Modernist 'Purity' & Avant-Garde Film
story © Michael Betancourt, September 18, 2011 all rights reserved.
Clement Greenberg’s essay, Modernist Painting, appearing as a Voice of America pamphlet in 1960, then reprinted in 1966, implicitly conditions how artists understood the idea of ‘formal’ during the beginning of the institutional period for the avant-garde film. His basis in philosopher Immanuel Kant’s self-critical approach tempers the construction of Modernism:
The essence of Modernism lies, as I see it, in the use of characteristic methods of a discipline to criticize the discipline itself, not in order to subvert it but in order to entrench it more firmly in its area of competence. Kant used logic to establish the limits of logic, and while he withdrew much from its old jurisdiction, logic was left all the more secure in what there remained to it.
[Clement Greenberg, “Modernist Painting” in Clement Greenberg: The Collected Essays and Criticism, Volume 4 ed. John O’Brian (Chicago: University of Chicago Press, 1993) p. 85.]
In this “self-critical” procedure Greenberg proclaims Modernism to be a historical development of painting as a continual purification of the art, stripping away all excess conceptual baggage. In motion pictures (film), this purity appeared as the conception of that medium as a fundamentally photographic art—emphasizing the procedures of photographic reproduction of the visible world. (It is a formalist translation of the realist strands of film aesthetics—Bazin, Kracauer, Cavell—to the avant-garde film, at the expense of all other conceptions.) Film historian P. Adams Sitney’s description of structural film based on four formal characteristics had an important role in the emergent canon of “experimental film”; his designation of “structural film” was based in a physical engagement with the material basis of film as a photographic process in a transposition of Greenberg’s Modernist aesthetic to film:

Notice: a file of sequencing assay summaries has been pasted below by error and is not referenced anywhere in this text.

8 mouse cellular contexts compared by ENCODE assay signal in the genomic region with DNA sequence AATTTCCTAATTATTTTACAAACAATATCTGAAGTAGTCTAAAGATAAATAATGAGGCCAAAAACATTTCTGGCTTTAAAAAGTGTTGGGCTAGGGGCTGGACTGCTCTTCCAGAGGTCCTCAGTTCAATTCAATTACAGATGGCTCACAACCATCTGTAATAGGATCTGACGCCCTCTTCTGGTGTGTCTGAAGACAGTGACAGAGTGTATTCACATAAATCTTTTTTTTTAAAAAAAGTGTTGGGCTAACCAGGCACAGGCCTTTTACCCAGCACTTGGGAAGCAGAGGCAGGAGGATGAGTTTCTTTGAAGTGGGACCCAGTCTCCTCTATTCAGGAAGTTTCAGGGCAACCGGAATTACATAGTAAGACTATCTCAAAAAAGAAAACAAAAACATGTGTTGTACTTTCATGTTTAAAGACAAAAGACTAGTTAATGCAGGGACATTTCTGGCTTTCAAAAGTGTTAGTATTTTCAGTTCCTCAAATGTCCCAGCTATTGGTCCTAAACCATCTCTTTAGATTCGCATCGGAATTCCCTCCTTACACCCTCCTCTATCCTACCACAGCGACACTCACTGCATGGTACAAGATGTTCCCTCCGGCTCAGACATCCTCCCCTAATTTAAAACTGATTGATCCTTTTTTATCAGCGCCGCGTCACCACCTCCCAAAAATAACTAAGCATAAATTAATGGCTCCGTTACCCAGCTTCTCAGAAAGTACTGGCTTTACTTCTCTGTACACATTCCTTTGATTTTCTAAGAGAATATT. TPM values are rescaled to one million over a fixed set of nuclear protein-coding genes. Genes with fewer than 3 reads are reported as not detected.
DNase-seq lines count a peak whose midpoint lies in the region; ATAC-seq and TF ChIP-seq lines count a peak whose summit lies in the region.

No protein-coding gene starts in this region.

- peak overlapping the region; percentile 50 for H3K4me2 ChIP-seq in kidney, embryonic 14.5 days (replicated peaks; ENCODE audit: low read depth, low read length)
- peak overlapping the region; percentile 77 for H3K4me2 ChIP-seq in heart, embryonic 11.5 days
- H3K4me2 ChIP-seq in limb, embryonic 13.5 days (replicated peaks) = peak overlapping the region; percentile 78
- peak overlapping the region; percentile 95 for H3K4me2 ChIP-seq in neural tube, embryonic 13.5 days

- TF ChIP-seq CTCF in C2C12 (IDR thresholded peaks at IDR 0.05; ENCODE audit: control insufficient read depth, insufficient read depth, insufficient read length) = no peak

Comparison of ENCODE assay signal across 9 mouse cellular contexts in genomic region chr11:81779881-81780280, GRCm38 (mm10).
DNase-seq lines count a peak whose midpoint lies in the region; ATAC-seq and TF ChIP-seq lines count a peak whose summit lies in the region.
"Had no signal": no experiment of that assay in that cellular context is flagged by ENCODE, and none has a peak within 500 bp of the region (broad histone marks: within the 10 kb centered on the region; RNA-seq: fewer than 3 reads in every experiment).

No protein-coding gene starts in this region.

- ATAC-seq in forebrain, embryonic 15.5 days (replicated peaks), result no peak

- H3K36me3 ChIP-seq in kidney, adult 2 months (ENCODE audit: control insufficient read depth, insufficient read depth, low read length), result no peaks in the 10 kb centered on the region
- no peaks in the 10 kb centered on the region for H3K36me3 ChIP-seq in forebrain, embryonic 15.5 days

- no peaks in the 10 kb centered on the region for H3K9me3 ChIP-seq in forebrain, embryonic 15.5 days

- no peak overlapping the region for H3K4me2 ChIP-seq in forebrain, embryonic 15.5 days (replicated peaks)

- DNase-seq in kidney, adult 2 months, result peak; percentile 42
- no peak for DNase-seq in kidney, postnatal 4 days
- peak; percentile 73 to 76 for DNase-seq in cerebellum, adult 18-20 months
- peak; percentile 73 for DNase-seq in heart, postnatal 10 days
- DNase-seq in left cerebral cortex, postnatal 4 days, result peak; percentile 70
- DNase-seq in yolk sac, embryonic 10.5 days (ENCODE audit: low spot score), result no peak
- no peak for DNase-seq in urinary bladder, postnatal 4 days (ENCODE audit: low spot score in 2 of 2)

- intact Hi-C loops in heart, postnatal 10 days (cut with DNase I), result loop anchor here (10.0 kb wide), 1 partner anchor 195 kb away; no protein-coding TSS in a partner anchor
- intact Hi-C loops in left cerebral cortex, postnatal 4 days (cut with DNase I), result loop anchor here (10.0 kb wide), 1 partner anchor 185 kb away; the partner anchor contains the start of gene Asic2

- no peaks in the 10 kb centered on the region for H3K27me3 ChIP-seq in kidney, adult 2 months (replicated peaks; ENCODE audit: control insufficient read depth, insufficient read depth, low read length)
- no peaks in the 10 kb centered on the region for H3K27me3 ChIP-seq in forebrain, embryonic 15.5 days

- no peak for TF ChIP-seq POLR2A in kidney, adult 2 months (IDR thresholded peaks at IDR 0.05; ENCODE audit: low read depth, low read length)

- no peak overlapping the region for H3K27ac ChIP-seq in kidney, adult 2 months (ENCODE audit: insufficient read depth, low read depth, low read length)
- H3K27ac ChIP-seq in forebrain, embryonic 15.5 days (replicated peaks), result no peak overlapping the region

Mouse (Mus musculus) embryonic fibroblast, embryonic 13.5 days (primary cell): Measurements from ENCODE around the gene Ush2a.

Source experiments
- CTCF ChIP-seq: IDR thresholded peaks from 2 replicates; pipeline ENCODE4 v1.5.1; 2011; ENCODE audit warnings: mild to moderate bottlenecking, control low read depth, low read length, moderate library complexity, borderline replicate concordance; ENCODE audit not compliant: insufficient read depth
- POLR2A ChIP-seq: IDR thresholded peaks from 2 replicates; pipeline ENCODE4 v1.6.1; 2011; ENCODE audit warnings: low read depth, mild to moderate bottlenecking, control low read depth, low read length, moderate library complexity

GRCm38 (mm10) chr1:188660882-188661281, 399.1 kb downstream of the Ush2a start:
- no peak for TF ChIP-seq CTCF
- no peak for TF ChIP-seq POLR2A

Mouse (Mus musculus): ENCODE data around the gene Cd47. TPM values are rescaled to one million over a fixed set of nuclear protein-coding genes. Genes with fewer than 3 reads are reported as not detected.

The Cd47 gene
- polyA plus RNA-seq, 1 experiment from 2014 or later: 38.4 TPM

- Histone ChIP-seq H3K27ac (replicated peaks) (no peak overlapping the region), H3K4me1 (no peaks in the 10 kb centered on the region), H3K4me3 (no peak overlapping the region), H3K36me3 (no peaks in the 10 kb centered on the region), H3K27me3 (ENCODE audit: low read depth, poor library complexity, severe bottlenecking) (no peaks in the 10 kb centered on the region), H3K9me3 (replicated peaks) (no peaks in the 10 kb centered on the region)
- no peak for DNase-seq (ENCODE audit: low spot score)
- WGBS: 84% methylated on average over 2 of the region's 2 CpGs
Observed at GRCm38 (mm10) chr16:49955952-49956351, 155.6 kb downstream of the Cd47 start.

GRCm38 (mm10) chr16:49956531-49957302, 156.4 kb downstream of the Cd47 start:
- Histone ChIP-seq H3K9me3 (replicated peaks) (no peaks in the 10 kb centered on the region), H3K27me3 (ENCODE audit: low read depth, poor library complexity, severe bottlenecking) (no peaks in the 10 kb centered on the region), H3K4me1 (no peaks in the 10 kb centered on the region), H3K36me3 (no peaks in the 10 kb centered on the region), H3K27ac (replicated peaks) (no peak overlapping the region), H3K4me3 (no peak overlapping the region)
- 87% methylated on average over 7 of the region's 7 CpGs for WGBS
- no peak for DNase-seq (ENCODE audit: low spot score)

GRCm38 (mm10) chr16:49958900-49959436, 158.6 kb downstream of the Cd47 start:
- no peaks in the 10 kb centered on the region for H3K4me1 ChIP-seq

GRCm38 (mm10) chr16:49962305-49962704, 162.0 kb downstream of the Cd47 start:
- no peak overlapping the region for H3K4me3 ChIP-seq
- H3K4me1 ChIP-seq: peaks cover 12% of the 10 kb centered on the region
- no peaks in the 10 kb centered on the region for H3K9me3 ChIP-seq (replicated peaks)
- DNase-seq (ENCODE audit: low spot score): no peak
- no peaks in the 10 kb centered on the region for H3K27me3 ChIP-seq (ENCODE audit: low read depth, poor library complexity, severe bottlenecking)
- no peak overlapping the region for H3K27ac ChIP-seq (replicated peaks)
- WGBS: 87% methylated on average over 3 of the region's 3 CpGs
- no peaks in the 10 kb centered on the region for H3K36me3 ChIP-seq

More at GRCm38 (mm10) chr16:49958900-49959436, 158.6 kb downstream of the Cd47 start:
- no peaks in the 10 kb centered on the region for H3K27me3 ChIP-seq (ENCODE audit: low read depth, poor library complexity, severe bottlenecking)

fixed camera position (fixed frame from the viewer’s perspective), the flicker effect, loop printing, and rephotography off the screen. Very seldom will one find all four characteristics in a single film, and there are structural films which modify these usual elements. [emphasis added]
[P. Adams Sitney, Visionary Film: The American Avant-Garde 1943 – 1978 (Second Edition), (New York: Oxford University Press, 1979) p. 370.]
This is a description that makes the differences between film and video essential to the definition of ‘structural film.’ It is an organization where the actual, visible content of the images is less significant than the ways that content has been transformed on film through production, post-production and exhibition. While this designation, and its historical pedigree, were a contested subject of during the 1970s, it enabled a breach between commercial production, television and video that distinguished art films from other media productions. This formal range emphasized the materiality of the photographic basis of film, and emphasized the specific technology of film as distinct from the electronic medium of video, thereby distinguishing the work of Michael Snow, Hollis Frampton, Paul Sharits, Tony Conrad, Ernie Gehr and other American structural filmmakers from video art that was being produced in the same period. This is Greenberg’s self-critical model, one where the essential features of film selected as the “pure” elements—the four features of Sitney’s designation—focused on the same element: the intermittent projection of frames, and their photographic reproduction, i.e. the photo-chemical dimension of film rendered via optics. Within this construct, there is only limited potential for abstract, hand-painted and electronic hybrids of film and other media.
The periodic 'return' of discussion of medium-specific effects are "echoes" of this Greenbergian concern with the formal purity of a medium. What is neglected in these discussions, however, is a consideration of the assumptions which guide this flight to purity, almost always proceeding from a foundational desire to define the new work as somehow breaking with past experience and previous work; this vestigial avant-guardism is precisely that: an ideological position being assumed without consideration of what adopting such a position entails. It is less a rupture with the past than a reiteration of it, using new technologies. The movement into and then through such reductive engagements, while useful as a studio exercise, should not be confused with a radical departure—this process is a well-traveled route in media art.
The 3 Periods of Abstract Film & Video in the US
Abstract Film & Video: The Contemporary Period
Copyright © Michael Betancourt September 18, 2011 all rights reserved.
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